Fear of collateral crunch impacted the latest proposal of global margining standards for uncleared trades

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Back in October last year we published our whitepaper and market commentary around the challenges of collateral management in the light of current regulations like EMIR, CRD IV/CRR and the Dodd-Frank Act. The fear of a collateral crunch is still around as estimates for the additionally required collateral are widely spread, based on the publishing institution and their assumptions – but all alarmingly high.

Most of these estimates so far just included the increased collateral requirements out of the clearing obligation. But EMIR and DFA will bring an additional obligation aggravating the collateral crunch – the margining requirements for non-centrally cleared deals. It is one of the areas of EMIR which has not been addressed through ESMAs technical standards so far, as there was a decision to wait for international standards to be established by a joint effort of BCBS and IOSCO. Those international standards should have been finished by end-2012, but that deadline was missed.

On Friday, February 15th BCBS and ISOCO released their second consultative document which they consider to be in a very late stage of final completion. It contains quite significant changes compared to the first version – mainly aimed at reducing the overall collateral impact in a reaction to the results of their quantitative impact study which projected a global initial margin increase of EUR 1700bn.

We have summarized the most important changes in the bullets below:

  • REPO and S/L (described as sharing only some attributes with derivatives) are explicitly exempt from margining requirements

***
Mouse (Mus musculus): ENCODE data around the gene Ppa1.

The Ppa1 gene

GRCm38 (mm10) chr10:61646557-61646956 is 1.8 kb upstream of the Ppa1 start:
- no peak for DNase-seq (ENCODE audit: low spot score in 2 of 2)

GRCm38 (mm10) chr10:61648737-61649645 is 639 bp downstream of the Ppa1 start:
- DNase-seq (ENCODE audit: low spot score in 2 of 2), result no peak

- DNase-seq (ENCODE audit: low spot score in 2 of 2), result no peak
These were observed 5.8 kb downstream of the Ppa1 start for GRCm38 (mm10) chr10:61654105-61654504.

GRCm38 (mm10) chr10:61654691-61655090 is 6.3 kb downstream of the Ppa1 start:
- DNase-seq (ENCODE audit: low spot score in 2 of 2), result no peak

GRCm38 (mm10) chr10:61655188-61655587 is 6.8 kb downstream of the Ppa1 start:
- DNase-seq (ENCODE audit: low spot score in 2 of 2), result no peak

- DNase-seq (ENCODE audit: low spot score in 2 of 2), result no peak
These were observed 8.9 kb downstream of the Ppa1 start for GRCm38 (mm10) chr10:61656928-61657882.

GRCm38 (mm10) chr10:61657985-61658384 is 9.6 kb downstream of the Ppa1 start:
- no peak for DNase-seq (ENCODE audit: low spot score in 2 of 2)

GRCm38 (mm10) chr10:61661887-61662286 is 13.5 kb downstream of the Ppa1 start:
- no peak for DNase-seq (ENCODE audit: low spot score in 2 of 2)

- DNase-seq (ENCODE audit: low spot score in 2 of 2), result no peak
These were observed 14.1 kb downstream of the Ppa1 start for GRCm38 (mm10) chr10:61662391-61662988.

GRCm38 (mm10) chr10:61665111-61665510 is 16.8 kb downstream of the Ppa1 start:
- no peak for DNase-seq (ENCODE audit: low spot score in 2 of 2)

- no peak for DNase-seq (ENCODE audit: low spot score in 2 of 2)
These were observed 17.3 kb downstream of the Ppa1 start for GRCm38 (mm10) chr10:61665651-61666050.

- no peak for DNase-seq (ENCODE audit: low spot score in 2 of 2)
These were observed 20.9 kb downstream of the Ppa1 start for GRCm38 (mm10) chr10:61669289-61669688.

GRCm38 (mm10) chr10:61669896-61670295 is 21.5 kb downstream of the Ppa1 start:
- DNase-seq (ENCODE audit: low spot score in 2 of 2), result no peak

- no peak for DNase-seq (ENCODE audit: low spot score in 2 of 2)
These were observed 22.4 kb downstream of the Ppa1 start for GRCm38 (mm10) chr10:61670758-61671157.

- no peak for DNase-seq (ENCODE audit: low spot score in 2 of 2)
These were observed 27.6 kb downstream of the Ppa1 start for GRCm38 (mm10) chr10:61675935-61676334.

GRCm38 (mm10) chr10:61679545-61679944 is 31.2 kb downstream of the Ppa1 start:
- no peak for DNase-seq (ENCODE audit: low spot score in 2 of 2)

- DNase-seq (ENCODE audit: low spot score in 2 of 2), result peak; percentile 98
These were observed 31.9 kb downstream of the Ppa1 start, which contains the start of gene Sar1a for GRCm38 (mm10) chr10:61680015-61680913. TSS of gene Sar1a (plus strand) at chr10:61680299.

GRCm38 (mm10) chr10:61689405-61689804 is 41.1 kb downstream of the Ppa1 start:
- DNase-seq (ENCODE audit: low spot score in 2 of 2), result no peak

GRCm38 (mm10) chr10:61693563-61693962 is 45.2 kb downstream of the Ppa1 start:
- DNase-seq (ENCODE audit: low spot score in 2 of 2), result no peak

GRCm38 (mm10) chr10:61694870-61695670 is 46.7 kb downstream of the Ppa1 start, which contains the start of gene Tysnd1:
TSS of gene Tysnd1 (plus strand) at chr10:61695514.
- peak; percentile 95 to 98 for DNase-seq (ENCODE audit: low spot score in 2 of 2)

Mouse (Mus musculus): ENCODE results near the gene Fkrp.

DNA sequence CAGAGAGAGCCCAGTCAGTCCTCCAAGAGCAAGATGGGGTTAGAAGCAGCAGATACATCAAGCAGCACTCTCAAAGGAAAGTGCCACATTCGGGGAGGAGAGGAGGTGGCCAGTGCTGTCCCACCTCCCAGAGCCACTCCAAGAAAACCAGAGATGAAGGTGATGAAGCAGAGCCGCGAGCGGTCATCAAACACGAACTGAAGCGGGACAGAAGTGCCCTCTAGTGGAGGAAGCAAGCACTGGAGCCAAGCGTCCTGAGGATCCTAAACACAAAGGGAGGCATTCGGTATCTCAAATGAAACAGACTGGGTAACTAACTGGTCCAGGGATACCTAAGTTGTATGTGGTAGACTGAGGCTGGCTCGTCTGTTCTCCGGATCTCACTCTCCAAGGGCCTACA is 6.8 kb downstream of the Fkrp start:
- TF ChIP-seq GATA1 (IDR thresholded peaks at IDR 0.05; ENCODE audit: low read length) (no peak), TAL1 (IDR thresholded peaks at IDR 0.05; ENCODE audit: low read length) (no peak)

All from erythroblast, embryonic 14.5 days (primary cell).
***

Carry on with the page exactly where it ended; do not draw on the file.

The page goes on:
• For FX Swaps and FX Forwards BCBS & IOSCO are seeking comments on exempting these instruments from initial margin, while variation margin would be governed by either national regulation or BCBS guidance. The question of treatment by different maturity is being re-raised
  • Multilateral Development Banks eligible for a zero-risk weight under the Basel capital framework are exempt from margining requirements (for example: EBRD, EIF, ICF…)
  • Threshold of € 50m is applied on group level; derivative exposure below does not require collateralization. This threshold can be applied to any affiliated company within the group – however the maximum amount deductible per group remains at € 50m
  • Minimum transfer amount of margin € 100.000
  • Re-hypothecation of assets question re-raised with strict conditions: (i) only non-proprietary positions, (ii) pledgee has to treat re-hypothecated collateral as customer asset, (iii) insolvency regime must allow customer first priority claim over collateral
  • Phase-in of initial margin requirements over a 7 year period for covered entities (financial entities and systemically important non-financial entities). Note that the requirement to exchange variation margin is not phased-in and will apply from January 1st 2015:
    2015 only covered entities with > € 3tn derivatives notional subject to requirements
    2016 > € 2,25tn
    2017 > € 1,5tn
    2018 > € 0,75tn
    2019 everyone above € 8bn

The paper also includes the results of the QIS (Quantitative Impact Study) conducted during the last consultation period with data from 39 institutions including 33 banks, 19 of which are large international active dealers and represent about 75% of global non-centrally cleared derivative activity. The QIS expects a 46% reduction in bilateral notional amount – as a result of central clearing; Interest Rate and Equity Derivatives to exhibit the steepest drops in notional, both expected to drop more than half. The initial margin requirements of respondent firms would have increased by EUR 558bn – an extrapolated EUR 1700bn globally. By applying the proposed changes that number is expected to go down to EUR 700bn.

While the changes clearly ease collateral requirements compared to the first draft it does not ease the overall future challenges of collateral management. We are still confident that financial institutions that recognize the situation as a chance and evolve collateral management into a front-office function will gain a competitive advantage.
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